I’m a big fan of the Eataly locations that I have encountered in Europe and the US and, like many, I’m excited by the opening of the first UK outpost, a sizeable 42,000 sq. ft. unit scheduled to open in Broadgate in 2020.
While all of the outlets I’ve visited have been beautiful, interesting and have involved the personal inhalation of a great many calories, I’ve often questioned the economics of the sites in terms of their roles as supermarket vs. food hall. Despite these qualms, the formula seems to be generally successful: stores and websites are trading around Europe, Asia and North and South America.
To the best of my knowledge, Eataly has only been unsuccessful in one location: Copenhagen. Opened in November 2016 in the basement of the lovely Illum department store formerly occupied by supermarket chain Irma, Eataly was anticipated to be something of a masterstroke, intended to generate bumper footfall. The venture was operated by some sort of alliance between Illum, Eataly and Irma’s parent company Coop Danmark.
However, after just slightly over a year, the 2,000 sq. ft. outlet closed – apparently by mutual agreement, although local press reports suggested that Eataly was struggling with the rent in a space that was too small for them to do the concept justice.
This was followed in August 2018 with the return of Irma to the Illum basement, part of a new concept called Illum Underground – designed to appeal to gourmets and shoppers keen on vegetarianism, local foods, organic lines etc.
I managed to recently get along to the store and very impressed I was too. I had visited the Eataly while on a rather jolly leisure visit to Copenhagen in 2017 and the basement hadn’t changed too much since then in terms of general design and lay-out aside from Irma replacing the retail component of Eataly, a few changes in the restaurant offering and the introduction of a pharmacy.
The store is intended to be a combination of a destination for foodies looking for special ingredients and wines and an urban c-store that caters for food-for-now and food-for-later. Highlight ranges include deli, cheese, charcuterie, wine, produce and tea and coffee.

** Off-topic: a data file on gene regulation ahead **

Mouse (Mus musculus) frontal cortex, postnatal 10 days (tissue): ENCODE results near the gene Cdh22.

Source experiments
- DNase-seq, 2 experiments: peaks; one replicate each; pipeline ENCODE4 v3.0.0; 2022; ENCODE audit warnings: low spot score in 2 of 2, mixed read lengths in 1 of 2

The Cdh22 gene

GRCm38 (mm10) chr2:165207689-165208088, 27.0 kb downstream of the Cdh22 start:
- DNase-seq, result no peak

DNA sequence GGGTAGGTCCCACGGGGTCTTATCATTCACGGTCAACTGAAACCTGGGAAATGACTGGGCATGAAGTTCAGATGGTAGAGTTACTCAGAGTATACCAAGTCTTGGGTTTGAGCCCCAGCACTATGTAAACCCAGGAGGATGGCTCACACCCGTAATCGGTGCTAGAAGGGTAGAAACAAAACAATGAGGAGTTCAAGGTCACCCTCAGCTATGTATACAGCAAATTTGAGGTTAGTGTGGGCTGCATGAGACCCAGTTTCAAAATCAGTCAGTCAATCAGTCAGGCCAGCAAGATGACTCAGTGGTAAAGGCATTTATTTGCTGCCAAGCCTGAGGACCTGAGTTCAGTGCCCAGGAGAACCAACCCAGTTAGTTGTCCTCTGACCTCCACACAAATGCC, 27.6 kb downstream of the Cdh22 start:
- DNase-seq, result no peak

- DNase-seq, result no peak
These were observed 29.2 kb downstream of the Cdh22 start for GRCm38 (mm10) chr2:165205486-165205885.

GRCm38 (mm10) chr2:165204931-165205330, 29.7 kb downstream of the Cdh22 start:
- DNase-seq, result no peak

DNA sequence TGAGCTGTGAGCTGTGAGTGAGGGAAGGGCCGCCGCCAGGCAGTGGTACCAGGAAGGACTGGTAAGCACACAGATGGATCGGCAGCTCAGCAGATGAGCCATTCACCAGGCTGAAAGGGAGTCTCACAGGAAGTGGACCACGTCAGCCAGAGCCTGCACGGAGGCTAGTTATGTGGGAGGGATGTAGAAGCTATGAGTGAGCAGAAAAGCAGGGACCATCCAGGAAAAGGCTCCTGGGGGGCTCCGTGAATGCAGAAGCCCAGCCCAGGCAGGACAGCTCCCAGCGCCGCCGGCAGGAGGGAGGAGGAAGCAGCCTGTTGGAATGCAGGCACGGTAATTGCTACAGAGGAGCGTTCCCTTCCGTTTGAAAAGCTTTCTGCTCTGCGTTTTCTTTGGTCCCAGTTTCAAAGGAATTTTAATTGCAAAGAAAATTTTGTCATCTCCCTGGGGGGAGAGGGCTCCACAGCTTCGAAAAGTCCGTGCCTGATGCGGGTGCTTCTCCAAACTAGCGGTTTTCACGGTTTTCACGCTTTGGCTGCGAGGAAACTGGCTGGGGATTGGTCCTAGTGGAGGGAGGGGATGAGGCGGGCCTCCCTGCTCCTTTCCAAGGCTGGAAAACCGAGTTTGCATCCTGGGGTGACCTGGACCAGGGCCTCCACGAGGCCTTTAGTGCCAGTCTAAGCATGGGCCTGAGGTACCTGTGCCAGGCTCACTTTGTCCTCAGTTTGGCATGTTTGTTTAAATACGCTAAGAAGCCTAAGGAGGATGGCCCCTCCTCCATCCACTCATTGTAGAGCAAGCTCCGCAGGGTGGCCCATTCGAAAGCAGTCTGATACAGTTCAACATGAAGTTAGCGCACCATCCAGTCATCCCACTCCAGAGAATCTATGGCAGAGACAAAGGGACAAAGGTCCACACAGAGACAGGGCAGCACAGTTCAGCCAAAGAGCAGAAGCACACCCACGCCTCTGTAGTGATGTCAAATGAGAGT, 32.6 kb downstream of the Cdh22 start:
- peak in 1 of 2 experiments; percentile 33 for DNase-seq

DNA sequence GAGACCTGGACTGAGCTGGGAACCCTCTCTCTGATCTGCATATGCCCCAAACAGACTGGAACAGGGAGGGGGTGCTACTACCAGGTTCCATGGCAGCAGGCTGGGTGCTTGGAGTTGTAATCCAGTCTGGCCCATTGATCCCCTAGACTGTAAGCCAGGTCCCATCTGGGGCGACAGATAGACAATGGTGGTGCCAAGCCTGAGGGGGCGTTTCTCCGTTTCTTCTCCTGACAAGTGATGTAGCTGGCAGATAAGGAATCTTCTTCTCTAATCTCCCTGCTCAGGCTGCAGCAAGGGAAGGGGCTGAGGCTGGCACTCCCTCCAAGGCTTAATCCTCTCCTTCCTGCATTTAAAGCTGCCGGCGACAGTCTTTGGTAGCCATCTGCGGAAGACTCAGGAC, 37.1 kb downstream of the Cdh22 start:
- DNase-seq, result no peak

Entering the store puts you straight into produce, which I have to say is executed very strongly. Wooden fixtures, crates, display tables and chillers are home to a mix of loose and bagged produce and – while I’m the first to admit that I am total sucker for a fresh herb display – the fresh herb display gets an A+ for effort.
Adjacent to produce is a fairly compact area with chillers devoted to meat, fish, sushi and ready meals – some lovely cross-merchandising throughout – with the service counters selling meat, cheese, deli and ready meals along the back wall. These were all more than charming with some great displays.
World foods was a nice little selection, although I couldn’t spot a dispiriting British range, while the wine department was a real humdinger: an amazing range on some lovely looking kit complete with counter for sampling and wine-tasting sessions.
Tea and coffee was an unexpected treat. The coffee range was incredible and shoppers were able to grind their own beans, as it were, with the tea range offering up a pick ‘n mix style array of loose teas.
The proposition in ambient organics and free-from was more than decent and I was also struck by both the creditable line-up of private label items and the impressive deployment of ESLs.
Given the challenges presented by the lay-out of the basement and the paucity of floorspace, this store somehow manages to combine an ample range with a logical shopper journey and plenty of pleasing visual touches. The burger restaurant next door comes highly recommended too.
Bryan Roberts, Global Insights Director